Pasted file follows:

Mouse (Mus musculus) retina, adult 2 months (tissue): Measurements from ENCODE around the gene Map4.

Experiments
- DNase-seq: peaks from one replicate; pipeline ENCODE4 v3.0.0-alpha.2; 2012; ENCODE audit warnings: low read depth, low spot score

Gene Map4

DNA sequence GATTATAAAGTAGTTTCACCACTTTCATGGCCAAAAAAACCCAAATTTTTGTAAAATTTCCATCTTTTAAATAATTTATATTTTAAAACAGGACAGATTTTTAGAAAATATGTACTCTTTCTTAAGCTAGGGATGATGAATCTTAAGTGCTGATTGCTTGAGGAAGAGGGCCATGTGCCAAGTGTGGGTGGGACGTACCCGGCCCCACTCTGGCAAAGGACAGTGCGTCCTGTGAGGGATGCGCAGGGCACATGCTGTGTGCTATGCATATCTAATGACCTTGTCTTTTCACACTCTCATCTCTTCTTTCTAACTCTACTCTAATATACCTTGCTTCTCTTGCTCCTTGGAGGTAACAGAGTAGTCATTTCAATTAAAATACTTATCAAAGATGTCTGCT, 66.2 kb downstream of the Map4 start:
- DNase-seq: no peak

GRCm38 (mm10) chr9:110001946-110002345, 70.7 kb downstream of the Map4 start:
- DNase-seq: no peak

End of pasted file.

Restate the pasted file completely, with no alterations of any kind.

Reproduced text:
Mouse (Mus musculus) retina, adult 2 months (tissue): Measurements from ENCODE around the gene Map4.

Experiments
- DNase-seq: peaks from one replicate; pipeline ENCODE4 v3.0.0-alpha.2; 2012; ENCODE audit warnings: low read depth, low spot score

Gene Map4

DNA sequence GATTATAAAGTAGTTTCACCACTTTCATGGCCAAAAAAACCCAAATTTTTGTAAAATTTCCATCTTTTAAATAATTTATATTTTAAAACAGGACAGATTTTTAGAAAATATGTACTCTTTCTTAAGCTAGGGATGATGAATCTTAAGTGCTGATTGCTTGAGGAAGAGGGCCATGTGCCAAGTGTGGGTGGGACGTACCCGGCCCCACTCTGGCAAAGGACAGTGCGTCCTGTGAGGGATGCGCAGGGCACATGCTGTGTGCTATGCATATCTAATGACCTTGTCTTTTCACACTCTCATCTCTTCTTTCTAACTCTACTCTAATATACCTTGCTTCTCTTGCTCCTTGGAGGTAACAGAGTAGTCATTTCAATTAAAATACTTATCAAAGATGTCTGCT, 66.2 kb downstream of the Map4 start:
- DNase-seq: no peak

GRCm38 (mm10) chr9:110001946-110002345, 70.7 kb downstream of the Map4 start:
- DNase-seq: no peak